Changes in way tenders assessed prompts Friday meeting at MTCC

By Doug MacKenzie
Cape Breton Post
Sat., May 10, 2008

Sydney - Changes to a local economic development policy prompted a Friday meeting between the Cape Breton Partnership and the Sydney Tar Ponds Agency.

In a February gathering at the Membertou Trade and Convention Centre, Dan White, economic benefits and planning coordinator for the agency, explained the how the big package for tenders would work, with 85 per cent weighted toward cost effectiveness and 15 per cent focused on economic benefits for the community.

Also explained was the fact any bids with a price six per cent or more above the lowest compliant bid would be rejected immediately. "The major concern is this new (six per cent upset clause) policy was put in place without consultative and collaborative approach with the various business stakeholders and the community," said Keith MacDonald, executive director of the Cape Breton Partnership. "It was a change in an approach which was felt to be very effective.

When we originally developed the 15 per cent economic benefits piece we worked very closely with the project partners so we really dialogued quite a bit about how we can ensure that moving forward we can strengthen our communications between the tar ponds agency and various partners and how we can go about when policies are being developed, that before they are put in place, there can be some kind of discussion with the community on how that will affect the area as the project moves forward."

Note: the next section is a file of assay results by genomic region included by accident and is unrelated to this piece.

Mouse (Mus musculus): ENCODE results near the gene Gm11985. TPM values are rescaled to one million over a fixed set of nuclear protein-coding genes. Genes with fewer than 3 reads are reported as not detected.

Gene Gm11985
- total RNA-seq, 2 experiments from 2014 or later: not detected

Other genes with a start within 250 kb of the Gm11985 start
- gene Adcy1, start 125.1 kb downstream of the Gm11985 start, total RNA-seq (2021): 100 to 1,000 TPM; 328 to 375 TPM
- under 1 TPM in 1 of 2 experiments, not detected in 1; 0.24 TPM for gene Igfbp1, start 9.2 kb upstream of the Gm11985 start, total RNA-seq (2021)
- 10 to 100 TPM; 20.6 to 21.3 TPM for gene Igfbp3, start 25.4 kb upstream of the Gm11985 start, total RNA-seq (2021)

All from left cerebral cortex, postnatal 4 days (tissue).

Alastair MacLeod, chairperson of the community liaison committee for the Sydney tar ponds and coke ovens cleanup, said Friday’s meeting was necessary to address concerns of the local business community. "Recently the local business community has expressed concern about the sort of lack, or decreasing amount, of consultation regarding the local economic benefits package," said MacLeod, who was pleased to be able to bring local contractors and government together. "We had a big discussion about what the parameters of the problem are and certain things were agreed at the end and the outcome of it is, there is going to be regular consultation between the business community and the government partners to discuss the local economic benefits package so that it is tailored to our needs here in Sydney and the tar ponds cleanup goes along well."

MacLeod doesn’t expect the six per cent clause to cause any delays in the more than $100 million in contracts expected to be tendered in 2008. "I think by increased communication, the good will we saw (Friday) around this table will help to solve these things. We all care deeply about the cleanup and we’re going to work together."